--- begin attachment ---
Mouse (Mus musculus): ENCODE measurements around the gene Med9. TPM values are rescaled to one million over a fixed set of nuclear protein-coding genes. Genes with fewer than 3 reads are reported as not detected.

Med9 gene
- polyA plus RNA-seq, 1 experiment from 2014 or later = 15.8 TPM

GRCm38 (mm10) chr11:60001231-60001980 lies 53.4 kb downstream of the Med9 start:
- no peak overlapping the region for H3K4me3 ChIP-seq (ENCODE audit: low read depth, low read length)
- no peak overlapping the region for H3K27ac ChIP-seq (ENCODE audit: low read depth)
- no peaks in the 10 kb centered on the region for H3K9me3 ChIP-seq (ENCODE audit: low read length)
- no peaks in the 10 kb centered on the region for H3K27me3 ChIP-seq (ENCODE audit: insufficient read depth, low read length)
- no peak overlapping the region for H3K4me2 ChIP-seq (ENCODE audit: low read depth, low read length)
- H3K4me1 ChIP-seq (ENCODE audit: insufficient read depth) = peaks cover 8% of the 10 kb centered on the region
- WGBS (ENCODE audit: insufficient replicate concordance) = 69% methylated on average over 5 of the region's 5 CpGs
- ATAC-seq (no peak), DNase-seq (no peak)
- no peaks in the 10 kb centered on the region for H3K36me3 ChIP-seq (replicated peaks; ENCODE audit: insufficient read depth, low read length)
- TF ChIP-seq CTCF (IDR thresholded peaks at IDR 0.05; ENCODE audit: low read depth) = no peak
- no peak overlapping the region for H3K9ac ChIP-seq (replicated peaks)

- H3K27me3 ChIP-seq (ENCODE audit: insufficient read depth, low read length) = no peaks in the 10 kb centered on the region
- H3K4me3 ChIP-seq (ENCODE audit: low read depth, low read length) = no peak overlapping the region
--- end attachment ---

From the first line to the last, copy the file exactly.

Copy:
Mouse (Mus musculus): ENCODE measurements around the gene Med9. TPM values are rescaled to one million over a fixed set of nuclear protein-coding genes. Genes with fewer than 3 reads are reported as not detected.

Med9 gene
- polyA plus RNA-seq, 1 experiment from 2014 or later = 15.8 TPM

GRCm38 (mm10) chr11:60001231-60001980 lies 53.4 kb downstream of the Med9 start:
- no peak overlapping the region for H3K4me3 ChIP-seq (ENCODE audit: low read depth, low read length)
- no peak overlapping the region for H3K27ac ChIP-seq (ENCODE audit: low read depth)
- no peaks in the 10 kb centered on the region for H3K9me3 ChIP-seq (ENCODE audit: low read length)
- no peaks in the 10 kb centered on the region for H3K27me3 ChIP-seq (ENCODE audit: insufficient read depth, low read length)
- no peak overlapping the region for H3K4me2 ChIP-seq (ENCODE audit: low read depth, low read length)
- H3K4me1 ChIP-seq (ENCODE audit: insufficient read depth) = peaks cover 8% of the 10 kb centered on the region
- WGBS (ENCODE audit: insufficient replicate concordance) = 69% methylated on average over 5 of the region's 5 CpGs
- ATAC-seq (no peak), DNase-seq (no peak)
- no peaks in the 10 kb centered on the region for H3K36me3 ChIP-seq (replicated peaks; ENCODE audit: insufficient read depth, low read length)
- TF ChIP-seq CTCF (IDR thresholded peaks at IDR 0.05; ENCODE audit: low read depth) = no peak
- no peak overlapping the region for H3K9ac ChIP-seq (replicated peaks)

- H3K27me3 ChIP-seq (ENCODE audit: insufficient read depth, low read length) = no peaks in the 10 kb centered on the region
- H3K4me3 ChIP-seq (ENCODE audit: low read depth, low read length) = no peak overlapping the region